2009-11-02
Journal Article
2009-01-2659
Andreas Schmid, Michael Grill, Hans-Jürgen Berner, Michael Bargende, Sascha Rossa, Michael Böttcher
The simulation of the combustion process is an essential part of the internal combustion engine development. For simulating whole engine maps quasi-dimensional models in combination with 1-D-flow simulations are widely used. This procedure is beneficial due to short computation times and accurate forecast capability of quasi-dimensional combustion models. For the simulation of homogeneous SI-engines the two-zone entrainment model is usually used, which is based on hemispherical flame propagation. In this work a new approach for the quasi-dimensional calculation of the stratified SI-engine combustion process is proposed, which is based on the two-zone entrainment model. This proven approach was extended with regard to the inhomogeneous air/fuel composition of stratified SI-engines that make a two-zone treatment not sufficient. Therefore, four unburnt zones are defined: a rich zone, a stoichiometrical zone, a lean zone and a remaining air zone.
2005-09-11
Technical Paper
2005-24-026
Michael Bargende, Hans-Jürgen Berner
To demonstrate the potential of a CO2-minimized propulsion concept a study of a natural-gas, micro-hybrid powertrain was carried out. The basis was built by experimental investigations of a turbocharged 1.0-l, 3-cylinder engine operated at stoichiometric and lean air/fuel ratio with EGR and an optimized combustion strategy. With the results of this study a still existing model for micro-hybrid vehicles was filled and the CO2 emissions for several concepts were calculated. It could be shown that CO2 improvements of 30 to 40% for the IC engine and up to 50% for the complete micro-hybrid propulsion system accompanied with better driveability are possible.
2006-09-14
Technical Paper
2006-01-3000
Marco Chiodi, Hans-Jürgen Berner, Michael Bargende
Natural gas as a fuel for internal combustion engines is a combustion technology showing great promise for the reduction of CO2 and particulate matter. To demonstrate the potential of natural gas direct injection, especially in combination with supercharging, some experimental investigations were carried out using a single-cylinder engine unit with lateral injector position. For this purpose different injection valve nozzles, piston crown geometries as well as operating strategies were investigated. First experimental results show that it is also possible to better support the combustion process by providing a late injection of a part of the fuel, near ignition point, so that the additional induced turbulence can speed up the flame propagation 1 Mixture formation with gaseous fuels due to its low mass density is more critical than in gasoline engines, because even high injection velocities still produce very low fuel penetration.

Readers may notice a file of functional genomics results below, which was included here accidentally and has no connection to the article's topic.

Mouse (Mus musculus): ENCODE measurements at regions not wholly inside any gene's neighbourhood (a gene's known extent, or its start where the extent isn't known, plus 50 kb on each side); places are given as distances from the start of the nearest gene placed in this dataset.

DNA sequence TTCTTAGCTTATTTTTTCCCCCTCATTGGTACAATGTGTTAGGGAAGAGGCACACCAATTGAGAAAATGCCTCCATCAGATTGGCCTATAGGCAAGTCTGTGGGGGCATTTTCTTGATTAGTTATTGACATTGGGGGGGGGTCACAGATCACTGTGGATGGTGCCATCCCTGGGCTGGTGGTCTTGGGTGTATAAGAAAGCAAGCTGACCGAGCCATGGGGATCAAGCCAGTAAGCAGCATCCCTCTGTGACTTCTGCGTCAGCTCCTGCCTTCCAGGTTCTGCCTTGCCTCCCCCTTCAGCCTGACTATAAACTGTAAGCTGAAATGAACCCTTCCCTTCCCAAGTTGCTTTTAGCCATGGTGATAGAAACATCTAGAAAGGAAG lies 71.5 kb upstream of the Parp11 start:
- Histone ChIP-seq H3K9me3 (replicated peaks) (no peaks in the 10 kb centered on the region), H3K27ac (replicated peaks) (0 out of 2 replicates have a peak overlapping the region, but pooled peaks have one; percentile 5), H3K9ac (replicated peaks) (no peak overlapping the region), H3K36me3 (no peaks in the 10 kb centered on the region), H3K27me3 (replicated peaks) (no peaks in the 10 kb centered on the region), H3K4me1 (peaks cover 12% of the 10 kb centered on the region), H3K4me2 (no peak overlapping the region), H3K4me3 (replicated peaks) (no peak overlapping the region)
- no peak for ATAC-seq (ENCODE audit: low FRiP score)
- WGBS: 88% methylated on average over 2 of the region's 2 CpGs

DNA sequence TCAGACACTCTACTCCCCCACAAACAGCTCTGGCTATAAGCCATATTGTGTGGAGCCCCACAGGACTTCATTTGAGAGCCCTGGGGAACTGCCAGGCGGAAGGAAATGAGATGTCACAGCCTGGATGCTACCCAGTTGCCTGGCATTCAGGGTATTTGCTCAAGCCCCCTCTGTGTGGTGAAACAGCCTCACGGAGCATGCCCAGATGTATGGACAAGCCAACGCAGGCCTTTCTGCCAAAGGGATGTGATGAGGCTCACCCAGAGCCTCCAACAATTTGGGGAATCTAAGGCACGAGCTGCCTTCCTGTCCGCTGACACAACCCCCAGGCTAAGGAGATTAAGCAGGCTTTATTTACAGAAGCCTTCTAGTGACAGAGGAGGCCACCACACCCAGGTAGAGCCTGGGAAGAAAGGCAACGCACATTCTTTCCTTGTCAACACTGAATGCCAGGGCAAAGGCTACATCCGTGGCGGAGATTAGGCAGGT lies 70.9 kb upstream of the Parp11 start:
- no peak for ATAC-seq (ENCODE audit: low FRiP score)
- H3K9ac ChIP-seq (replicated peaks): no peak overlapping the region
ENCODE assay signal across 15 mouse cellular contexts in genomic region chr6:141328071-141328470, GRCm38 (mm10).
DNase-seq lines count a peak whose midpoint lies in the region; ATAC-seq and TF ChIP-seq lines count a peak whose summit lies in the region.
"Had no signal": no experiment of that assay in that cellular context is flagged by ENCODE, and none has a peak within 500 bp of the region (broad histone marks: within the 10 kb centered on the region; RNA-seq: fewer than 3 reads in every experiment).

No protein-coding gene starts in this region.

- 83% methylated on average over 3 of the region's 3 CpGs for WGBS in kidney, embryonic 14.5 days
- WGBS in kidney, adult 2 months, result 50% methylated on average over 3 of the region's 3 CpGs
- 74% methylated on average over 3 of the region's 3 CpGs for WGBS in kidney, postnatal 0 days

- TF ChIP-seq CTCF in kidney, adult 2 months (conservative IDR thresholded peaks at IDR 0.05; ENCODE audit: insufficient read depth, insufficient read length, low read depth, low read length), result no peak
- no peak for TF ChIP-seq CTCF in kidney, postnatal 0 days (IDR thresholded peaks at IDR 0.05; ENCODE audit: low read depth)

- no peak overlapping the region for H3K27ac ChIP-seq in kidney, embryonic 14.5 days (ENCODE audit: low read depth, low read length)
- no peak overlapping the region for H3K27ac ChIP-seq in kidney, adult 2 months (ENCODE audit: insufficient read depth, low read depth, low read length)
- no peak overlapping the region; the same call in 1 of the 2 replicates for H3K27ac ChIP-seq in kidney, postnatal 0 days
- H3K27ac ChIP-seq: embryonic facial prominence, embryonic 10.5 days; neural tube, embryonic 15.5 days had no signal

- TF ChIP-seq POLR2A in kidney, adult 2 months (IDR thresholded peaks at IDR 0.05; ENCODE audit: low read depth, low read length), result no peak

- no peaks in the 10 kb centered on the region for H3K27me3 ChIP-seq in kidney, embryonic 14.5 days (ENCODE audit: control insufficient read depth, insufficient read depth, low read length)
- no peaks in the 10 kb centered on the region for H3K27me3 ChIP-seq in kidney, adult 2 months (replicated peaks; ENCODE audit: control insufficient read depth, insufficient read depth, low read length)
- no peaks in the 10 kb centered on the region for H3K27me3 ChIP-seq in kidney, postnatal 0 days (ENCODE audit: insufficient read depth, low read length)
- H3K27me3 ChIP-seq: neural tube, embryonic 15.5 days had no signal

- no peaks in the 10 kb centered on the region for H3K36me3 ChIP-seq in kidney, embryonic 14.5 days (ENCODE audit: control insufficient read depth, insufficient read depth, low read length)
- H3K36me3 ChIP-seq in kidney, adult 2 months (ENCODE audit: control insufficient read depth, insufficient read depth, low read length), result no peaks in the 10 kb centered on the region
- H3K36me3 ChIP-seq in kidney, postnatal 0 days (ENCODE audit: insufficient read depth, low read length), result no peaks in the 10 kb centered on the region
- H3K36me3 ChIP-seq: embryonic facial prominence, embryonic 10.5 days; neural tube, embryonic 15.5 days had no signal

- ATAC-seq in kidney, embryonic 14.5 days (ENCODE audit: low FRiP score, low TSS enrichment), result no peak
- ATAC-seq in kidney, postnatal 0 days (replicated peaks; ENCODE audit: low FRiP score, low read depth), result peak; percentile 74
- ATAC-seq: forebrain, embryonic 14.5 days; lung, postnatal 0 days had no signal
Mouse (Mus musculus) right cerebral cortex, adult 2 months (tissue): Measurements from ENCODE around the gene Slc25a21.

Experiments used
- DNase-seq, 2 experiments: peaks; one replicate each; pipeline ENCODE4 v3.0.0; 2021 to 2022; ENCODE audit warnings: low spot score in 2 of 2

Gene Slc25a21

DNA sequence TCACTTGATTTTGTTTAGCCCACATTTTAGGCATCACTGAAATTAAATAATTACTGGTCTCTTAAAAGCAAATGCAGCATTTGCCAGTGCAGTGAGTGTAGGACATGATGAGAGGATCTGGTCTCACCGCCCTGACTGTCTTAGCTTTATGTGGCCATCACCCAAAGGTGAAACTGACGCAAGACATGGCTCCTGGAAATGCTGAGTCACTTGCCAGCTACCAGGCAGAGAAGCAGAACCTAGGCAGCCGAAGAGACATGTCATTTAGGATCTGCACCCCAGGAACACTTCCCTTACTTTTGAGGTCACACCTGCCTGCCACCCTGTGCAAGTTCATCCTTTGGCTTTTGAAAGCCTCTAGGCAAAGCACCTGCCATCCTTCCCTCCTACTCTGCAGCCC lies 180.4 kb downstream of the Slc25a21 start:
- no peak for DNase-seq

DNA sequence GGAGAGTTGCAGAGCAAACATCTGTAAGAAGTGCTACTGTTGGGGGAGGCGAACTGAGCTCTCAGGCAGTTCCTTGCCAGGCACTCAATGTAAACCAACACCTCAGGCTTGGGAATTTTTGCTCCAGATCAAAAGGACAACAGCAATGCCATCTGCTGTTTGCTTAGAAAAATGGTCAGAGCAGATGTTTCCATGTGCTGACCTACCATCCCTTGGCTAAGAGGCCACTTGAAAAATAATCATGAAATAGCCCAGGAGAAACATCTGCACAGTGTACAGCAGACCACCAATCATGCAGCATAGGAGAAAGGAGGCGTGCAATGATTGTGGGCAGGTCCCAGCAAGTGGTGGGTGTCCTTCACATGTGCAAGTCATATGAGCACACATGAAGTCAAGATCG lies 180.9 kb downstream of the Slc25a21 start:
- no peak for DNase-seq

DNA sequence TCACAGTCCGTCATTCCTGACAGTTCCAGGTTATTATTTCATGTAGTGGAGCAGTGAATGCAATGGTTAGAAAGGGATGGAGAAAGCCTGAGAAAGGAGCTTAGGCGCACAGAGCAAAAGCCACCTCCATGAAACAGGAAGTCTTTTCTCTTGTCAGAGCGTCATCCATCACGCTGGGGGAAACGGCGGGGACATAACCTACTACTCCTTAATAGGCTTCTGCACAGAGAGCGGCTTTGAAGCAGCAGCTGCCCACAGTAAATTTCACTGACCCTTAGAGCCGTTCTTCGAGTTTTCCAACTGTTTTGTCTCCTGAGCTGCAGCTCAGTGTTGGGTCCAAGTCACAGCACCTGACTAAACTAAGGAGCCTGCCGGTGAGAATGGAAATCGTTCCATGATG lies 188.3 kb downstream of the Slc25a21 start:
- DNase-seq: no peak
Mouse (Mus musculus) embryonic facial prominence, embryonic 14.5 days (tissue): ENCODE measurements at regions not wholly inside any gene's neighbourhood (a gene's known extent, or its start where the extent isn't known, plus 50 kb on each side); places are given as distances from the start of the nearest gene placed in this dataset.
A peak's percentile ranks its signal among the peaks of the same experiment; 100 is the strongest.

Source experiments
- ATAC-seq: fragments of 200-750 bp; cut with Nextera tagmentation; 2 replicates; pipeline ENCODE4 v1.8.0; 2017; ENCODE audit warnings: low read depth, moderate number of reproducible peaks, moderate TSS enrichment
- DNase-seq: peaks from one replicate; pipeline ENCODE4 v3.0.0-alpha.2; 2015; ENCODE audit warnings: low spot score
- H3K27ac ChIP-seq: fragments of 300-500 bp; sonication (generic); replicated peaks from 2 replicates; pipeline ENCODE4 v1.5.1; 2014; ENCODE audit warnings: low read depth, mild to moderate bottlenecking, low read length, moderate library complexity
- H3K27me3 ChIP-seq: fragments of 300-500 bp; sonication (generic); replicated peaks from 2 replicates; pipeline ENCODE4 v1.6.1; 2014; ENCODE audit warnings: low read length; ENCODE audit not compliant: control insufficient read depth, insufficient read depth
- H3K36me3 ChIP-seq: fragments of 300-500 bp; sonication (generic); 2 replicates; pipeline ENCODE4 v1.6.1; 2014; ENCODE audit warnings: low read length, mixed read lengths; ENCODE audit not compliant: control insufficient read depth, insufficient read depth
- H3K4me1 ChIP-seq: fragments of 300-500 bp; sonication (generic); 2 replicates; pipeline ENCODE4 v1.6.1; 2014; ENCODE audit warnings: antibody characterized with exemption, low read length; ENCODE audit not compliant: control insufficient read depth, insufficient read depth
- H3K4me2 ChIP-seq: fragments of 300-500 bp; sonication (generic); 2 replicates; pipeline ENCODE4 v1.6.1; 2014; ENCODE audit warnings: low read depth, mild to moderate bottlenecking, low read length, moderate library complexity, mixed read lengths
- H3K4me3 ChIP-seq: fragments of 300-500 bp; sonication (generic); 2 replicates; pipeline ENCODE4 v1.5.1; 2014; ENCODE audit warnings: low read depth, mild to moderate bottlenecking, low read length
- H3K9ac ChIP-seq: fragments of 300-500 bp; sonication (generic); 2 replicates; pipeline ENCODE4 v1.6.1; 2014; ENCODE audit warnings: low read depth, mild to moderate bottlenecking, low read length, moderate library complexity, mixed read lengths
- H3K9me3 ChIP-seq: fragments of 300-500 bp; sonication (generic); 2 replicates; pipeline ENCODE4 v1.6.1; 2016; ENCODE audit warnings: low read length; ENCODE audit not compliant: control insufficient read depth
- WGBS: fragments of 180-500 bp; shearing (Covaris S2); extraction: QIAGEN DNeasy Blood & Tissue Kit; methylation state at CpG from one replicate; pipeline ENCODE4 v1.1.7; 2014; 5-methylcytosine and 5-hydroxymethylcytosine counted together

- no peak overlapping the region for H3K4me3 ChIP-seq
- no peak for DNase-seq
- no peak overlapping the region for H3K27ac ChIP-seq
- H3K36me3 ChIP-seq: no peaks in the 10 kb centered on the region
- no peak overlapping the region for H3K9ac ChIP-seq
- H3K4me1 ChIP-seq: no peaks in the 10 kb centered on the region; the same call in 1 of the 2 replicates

2000-03-06
Technical Paper
2000-01-1239
Burkhard Scholz, Michael Bargende
For basic research on the piston group a new simulation technique is developed using the contact algorithm of a commercial FE-code (MARC). Several improvements were made in order to adapt the MARC solver to the problem of sliding and dynamic contact. The first computations, a real transient analysis simulating the piston group, of both a two-stroke engine and a modern direct injected four-stroke Diesel engine for passenger cars, show that the new method is able to calculate the movements, velocities and accelerations of the piston. The quality of the results is mainly influenced by the hydrodynamic effects.
2002-03-04
Technical Paper
2002-01-0901
Udo G. Riegler, Michael Bargende
The setting of boundary conditions on the boundaries of a 3D-CFD grid under certain conditions is a source of significant errors. The latter might occur by numerical reflection of pressure waves on the boundary or by incorrect setting of the chemical composition of the gas mixture in recirculation zones (e.g. in the intake manifold of internal combustion engines when the burnt gas from the cylinder enters the intake manifold and passes the boundary of the CDF-grid. When the flow direction is changed the setting of pure new charge on the boundary leads to errors). This type of problems should receive attention in operation points with low engine speed and load. The direct coupling of a 3D-CFD program (Star-CD) with a 1D-CFD program (GT-Power) is done by integration of the 3D-grid of the engine component as a „CFD-component” of the 1D computational model of a complete engine.
2001-09-24
Technical Paper
2001-01-3596
Burkhard Scholz, Michael Bargende
Today, mechanical systems such as the piston groups of internal combustion engines are simulated using Multiple Body-System (MBS) - approaches. However, the use of these models is restricted to a few problems as their adaptability is limited. The simulation of mechanical systems only by means of finite elements shows great promise for the future. In order to consider lubrication effects between two touching bodies of a mechanical system, a hydrodynamic contact algorithm (HCA) for finite element (FE) applications was developed. This paper discusses the technical background and first results for the simulation of a piston group using this new approach.